-An Ammoland contributing writer

      1. I’d like to own one of these but being on a fixed (low, very low lol) disabled permanently income I’m sure i can’t afford one anyways. However that doesn’t mean that those that can afford one shouldn’t be allowed to get one. The CA gov’t is such a corrupt, angry and absolute mess that I’m shocked we even have the right to even own a gun in Los Angeles county. Everything these politicians do is against what true Americans want. It’s amazing how every person I talk with, regularly has no problem with gun owners but for some reason these bills keep getting passed. Why, because people like Gavin Newsome right a proposition and then sneak into the prop this thing called “fine print” has anti gun wording that people who don’t take the time to actually study these props don’t know what they’re voting for. Its a joke here in CA. I wish I could afford to move from this state before I have a heart attack or something but my wife and I just can’t do it. I lost my home, business and every toy I worked my life for because of the wonderful market crash in ’08 along with a 6 year long battle with my now ex-wife. She had nothing when we meet and now she’s got my business, a new house and most of my 401k plan. I do own land in Utah but will never get to build on it like planned. Life isn’t always fair but I wake up smiling every day because I get to wake up still. Hope Trump can save CA from these anti gun grabbing idiots who’s rather hold there boyfriends Dick and never a handle of a gun. Newsome and other dems need to go starting from Brown on down.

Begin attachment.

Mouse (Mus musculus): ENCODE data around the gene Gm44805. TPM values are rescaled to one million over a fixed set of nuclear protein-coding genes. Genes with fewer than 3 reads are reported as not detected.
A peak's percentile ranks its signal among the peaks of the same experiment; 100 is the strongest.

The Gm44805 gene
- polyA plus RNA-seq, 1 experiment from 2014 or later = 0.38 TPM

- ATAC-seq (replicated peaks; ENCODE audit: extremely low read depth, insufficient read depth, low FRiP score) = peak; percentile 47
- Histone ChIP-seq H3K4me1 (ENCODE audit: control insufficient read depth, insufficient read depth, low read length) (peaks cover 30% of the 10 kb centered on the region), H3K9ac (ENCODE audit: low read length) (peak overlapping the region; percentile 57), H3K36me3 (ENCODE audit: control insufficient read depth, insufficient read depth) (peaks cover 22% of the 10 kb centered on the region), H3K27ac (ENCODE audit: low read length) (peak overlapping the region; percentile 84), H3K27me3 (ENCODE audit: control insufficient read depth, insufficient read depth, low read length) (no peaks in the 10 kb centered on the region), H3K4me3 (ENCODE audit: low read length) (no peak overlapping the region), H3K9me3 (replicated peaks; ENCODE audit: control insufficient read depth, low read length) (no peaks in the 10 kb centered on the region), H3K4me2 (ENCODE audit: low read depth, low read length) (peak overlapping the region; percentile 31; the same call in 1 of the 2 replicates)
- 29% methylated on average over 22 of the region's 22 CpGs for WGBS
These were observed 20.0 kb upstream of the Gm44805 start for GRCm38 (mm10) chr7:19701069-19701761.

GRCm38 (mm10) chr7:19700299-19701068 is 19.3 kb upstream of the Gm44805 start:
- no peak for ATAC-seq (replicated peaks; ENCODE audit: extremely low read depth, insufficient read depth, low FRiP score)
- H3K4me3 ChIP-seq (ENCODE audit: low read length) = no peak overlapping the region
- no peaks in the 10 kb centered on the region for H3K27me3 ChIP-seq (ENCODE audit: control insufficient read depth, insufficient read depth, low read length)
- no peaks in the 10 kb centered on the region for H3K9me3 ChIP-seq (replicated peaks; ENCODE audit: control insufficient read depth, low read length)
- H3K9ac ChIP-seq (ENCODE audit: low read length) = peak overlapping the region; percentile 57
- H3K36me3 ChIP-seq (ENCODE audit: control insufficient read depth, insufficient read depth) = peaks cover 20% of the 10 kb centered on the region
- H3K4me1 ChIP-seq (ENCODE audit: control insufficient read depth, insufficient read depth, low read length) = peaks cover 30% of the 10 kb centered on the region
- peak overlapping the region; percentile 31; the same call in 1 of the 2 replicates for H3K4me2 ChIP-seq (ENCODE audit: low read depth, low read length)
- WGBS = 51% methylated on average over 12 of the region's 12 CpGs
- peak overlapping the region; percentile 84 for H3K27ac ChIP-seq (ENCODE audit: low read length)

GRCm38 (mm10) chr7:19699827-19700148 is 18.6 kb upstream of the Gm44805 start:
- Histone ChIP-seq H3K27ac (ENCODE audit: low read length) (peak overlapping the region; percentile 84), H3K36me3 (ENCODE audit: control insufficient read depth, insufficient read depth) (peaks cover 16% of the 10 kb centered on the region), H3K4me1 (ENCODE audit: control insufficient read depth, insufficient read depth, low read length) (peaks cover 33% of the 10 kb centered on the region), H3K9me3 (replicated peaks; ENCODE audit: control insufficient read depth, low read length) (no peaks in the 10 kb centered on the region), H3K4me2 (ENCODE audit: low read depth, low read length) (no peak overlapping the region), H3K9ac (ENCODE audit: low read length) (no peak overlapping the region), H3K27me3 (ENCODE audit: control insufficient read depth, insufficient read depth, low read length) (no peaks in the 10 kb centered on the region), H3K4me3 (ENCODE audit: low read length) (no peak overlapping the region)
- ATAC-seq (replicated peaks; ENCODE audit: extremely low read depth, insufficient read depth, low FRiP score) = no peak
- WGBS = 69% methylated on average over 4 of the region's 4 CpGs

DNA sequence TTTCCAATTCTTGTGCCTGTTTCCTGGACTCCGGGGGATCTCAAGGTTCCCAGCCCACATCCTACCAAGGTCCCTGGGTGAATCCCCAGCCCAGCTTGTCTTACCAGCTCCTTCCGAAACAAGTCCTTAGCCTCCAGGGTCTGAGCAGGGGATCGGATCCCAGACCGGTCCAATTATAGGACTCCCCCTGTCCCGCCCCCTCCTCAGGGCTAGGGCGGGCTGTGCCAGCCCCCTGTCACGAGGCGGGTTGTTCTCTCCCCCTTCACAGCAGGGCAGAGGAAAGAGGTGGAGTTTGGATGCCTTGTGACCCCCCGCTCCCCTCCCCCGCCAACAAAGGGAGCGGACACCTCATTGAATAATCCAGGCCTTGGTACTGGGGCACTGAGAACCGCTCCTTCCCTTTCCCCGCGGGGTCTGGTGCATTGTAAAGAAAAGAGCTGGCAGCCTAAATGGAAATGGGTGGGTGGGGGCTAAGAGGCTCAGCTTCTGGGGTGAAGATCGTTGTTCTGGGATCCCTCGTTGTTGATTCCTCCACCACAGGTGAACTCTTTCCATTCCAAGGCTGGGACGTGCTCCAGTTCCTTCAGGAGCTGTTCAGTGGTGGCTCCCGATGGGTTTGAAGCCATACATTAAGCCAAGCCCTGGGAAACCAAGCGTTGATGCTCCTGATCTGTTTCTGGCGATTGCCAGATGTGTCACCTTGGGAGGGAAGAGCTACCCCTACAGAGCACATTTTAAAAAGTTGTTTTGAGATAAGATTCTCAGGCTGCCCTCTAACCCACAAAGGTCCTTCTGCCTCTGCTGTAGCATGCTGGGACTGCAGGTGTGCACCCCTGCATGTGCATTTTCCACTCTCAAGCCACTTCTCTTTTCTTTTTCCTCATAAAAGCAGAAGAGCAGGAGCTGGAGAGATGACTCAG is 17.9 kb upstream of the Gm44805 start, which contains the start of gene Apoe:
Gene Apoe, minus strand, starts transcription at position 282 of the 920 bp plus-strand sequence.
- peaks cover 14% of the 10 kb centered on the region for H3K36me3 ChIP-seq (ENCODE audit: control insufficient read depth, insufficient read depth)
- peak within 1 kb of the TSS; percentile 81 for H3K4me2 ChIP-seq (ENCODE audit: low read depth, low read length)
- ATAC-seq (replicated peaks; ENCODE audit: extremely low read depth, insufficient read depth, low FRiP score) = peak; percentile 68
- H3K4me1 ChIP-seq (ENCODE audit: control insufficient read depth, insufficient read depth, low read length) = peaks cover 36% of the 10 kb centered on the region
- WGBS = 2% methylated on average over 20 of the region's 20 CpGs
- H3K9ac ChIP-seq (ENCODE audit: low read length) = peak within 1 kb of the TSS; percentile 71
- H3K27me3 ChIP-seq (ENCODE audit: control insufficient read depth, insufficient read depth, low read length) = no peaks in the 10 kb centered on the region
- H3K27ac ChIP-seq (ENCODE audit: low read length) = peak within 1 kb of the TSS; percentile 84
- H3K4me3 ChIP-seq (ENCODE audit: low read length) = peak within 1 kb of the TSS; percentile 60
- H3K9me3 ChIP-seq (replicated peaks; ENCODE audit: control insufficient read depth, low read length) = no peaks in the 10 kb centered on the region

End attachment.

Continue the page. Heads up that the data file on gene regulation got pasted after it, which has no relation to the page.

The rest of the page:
2. I do know that Brownell’s has been doing the re-work / gunsmithing on the Springfield and M1 Garands at the CMP weapons house at Camp Perry, Ohio and it is probably the same for any of the other CMP operations that receive these weapons. They are gone over by qualified gunsmith and brought up to safety standards for sale to the public and I also feel they will be sold for a FAIR price.